This story was produced in partnership with Feet in 2 Worlds, a project that brings the work of immigrant journalists to digital news sites and public radio.
When COVID-19 hit Arizona, Rosa didn’t wear a mask on the job—just a pair of disposable gloves. Rosa has worked as a maid in a Phoenix hotel for two decades. She said she rarely gets sick and wasn’t worried about the coronavirus. But she was terrified of being laid off. Now, jobless and afraid of contracting COVID-19, Rosa is also facing the stark reality of poverty and the threat of deportation.
Rosa (who asked that we not use her real name) is from Sinaloa, Mexico. She has no visa nor work authorization.
It’s been more than a month since Rosa was laid off. She finally received her last paycheck after she and the other maids spent seven weeks fighting the manager of the staffing company.
“Since we have no papers, we have no rights,” said Rosa. The company doesn’t offer them benefits, and she doesn’t have health insurance. “I don’t even want to go out because I cannot afford to get sick,” she said.
“We got our last checks one month later. We do not know when we are going to be able to get back to work or if we are still going to have a job,” Rosa said. “I have no other form of income. I need money, I need to work. How am I supposed to pay my bills?”
In early March, when Rosa’s daughter-in-law developed a fever and cough, everyone in the family was scared. Confirmed coronavirus cases were still rare in Arizona, but the young woman worked in a pediatric hospital in Phoenix. Rosa worried about her four grandchildren; she loves them so much. When her daughter-in-law’s test results came back negative, Rosa sighed and thanked God.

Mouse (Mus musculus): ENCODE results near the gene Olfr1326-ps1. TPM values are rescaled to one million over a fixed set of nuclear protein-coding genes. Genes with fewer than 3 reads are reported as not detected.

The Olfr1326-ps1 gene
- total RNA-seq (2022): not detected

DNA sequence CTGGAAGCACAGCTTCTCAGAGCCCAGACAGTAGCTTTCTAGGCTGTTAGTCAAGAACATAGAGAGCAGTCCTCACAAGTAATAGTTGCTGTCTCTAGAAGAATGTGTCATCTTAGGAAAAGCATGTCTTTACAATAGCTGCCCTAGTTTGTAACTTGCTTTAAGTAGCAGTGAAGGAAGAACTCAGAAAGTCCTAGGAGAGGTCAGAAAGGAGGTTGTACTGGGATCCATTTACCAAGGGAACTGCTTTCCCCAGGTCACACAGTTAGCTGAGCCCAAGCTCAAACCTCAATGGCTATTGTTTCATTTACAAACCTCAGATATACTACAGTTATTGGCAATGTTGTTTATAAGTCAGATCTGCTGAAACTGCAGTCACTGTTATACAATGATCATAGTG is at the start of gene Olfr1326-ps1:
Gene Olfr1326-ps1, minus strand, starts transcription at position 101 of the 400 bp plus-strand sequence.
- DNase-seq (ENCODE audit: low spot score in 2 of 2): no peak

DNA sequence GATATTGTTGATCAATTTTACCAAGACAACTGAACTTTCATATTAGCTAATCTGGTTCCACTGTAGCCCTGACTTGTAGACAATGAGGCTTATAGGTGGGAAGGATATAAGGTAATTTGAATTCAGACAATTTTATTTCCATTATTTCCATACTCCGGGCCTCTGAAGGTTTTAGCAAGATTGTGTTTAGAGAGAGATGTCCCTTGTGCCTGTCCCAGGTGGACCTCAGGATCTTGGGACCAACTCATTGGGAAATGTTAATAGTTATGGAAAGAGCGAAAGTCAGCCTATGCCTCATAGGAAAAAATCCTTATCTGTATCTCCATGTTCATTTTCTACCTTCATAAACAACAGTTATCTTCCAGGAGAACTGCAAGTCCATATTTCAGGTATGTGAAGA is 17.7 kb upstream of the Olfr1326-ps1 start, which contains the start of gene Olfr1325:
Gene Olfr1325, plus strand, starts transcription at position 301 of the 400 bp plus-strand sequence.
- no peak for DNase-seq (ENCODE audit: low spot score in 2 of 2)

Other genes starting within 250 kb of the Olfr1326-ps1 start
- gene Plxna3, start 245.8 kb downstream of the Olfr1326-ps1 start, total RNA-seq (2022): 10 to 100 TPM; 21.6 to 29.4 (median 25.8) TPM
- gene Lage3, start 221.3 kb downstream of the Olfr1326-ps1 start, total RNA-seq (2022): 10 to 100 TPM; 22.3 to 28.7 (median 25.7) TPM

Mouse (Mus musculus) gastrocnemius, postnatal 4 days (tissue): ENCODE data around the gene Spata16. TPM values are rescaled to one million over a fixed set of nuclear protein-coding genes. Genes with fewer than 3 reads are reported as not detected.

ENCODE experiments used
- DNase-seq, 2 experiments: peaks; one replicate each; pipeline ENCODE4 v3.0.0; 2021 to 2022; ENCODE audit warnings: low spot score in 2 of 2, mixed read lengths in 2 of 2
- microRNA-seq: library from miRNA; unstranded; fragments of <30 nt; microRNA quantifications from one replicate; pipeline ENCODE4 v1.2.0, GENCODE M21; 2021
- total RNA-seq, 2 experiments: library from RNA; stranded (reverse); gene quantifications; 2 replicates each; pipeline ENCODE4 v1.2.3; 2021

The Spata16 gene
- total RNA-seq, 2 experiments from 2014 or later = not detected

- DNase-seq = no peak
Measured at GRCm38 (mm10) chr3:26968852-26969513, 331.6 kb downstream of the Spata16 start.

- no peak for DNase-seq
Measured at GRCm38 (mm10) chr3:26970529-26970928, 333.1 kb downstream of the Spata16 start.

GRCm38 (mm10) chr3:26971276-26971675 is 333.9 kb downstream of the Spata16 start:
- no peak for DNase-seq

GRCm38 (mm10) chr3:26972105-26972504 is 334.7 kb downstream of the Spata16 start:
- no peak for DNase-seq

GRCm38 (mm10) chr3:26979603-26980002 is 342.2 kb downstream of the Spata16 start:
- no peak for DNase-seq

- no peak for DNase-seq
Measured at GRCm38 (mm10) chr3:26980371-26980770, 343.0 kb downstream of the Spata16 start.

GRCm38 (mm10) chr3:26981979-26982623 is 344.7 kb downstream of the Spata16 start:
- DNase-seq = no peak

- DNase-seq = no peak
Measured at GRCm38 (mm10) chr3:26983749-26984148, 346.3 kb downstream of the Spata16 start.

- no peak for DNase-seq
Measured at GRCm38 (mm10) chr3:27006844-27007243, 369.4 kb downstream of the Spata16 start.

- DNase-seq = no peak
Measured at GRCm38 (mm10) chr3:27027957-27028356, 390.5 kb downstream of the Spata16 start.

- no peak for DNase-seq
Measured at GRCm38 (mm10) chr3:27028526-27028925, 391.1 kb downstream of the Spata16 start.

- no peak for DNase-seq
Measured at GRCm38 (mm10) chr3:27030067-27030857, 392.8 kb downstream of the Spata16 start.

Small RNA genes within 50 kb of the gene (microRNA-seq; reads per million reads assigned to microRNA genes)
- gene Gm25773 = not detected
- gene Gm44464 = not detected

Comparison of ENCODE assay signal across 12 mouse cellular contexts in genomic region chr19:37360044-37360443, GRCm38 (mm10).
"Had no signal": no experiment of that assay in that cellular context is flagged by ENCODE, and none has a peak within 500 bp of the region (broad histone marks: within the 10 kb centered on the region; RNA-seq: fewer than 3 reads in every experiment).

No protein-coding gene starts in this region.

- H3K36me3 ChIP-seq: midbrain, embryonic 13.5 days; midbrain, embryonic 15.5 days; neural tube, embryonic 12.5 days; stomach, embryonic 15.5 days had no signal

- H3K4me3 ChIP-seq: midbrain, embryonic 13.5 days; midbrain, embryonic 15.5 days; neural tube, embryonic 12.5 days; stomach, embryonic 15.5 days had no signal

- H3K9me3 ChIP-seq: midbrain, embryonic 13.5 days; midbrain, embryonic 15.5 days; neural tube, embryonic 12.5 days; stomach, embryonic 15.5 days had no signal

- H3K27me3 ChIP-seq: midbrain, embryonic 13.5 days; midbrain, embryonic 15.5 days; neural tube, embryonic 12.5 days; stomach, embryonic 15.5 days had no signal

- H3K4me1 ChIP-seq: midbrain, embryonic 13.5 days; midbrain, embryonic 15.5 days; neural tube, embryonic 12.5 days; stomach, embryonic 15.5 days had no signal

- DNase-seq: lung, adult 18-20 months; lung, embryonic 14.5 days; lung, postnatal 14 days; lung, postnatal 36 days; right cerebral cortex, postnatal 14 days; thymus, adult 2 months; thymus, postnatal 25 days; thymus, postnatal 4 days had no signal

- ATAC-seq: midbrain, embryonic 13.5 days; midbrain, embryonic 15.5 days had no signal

That’s also when Rosa realized all the fuss over the coronavirus wasn’t an exaggeration. She couldn’t help but remember a hotel guest who always questioned Rosa’s health before letting her in to clean the room. “It seemed strange to me,” said Rosa. “Now I get it.”
As the days tick by and Arizona Gov. Doug Ducey extends self-isolation policies, Rosa feels desperate. She needs to find work, but the hotels are still closed, and no one is hiring. Her savings and her partner’s paycheck are barely enough to pay the rent and buy food.
For the past four weeks, Rosa has stayed home to avoid incurring expenses, catching the coronavirus, or encountering Immigration and Customs Enforcement agents, who are still conducting some enforcement operations despite the pandemic. A single traffic stop could send her back to Mexico with no possibility of return to the U.S.
In Tucson, 100 miles south of Phoenix, Judith—another housekeeper who was recently laid off—is feeling the same pain. In 2013, she crossed the border with a tourist visa that is valid till 2021, but she hasn’t returned to Mexico in five years. She doesn’t want to risk the life she has built with her family on the U.S. side of the border. Judith (not her real name) is 35 and married with three kids; the youngest is a U.S. citizen. She and her husband dream of legalizing their status. They want their kids to play professional soccer and attend college. But those dreams are now on hold.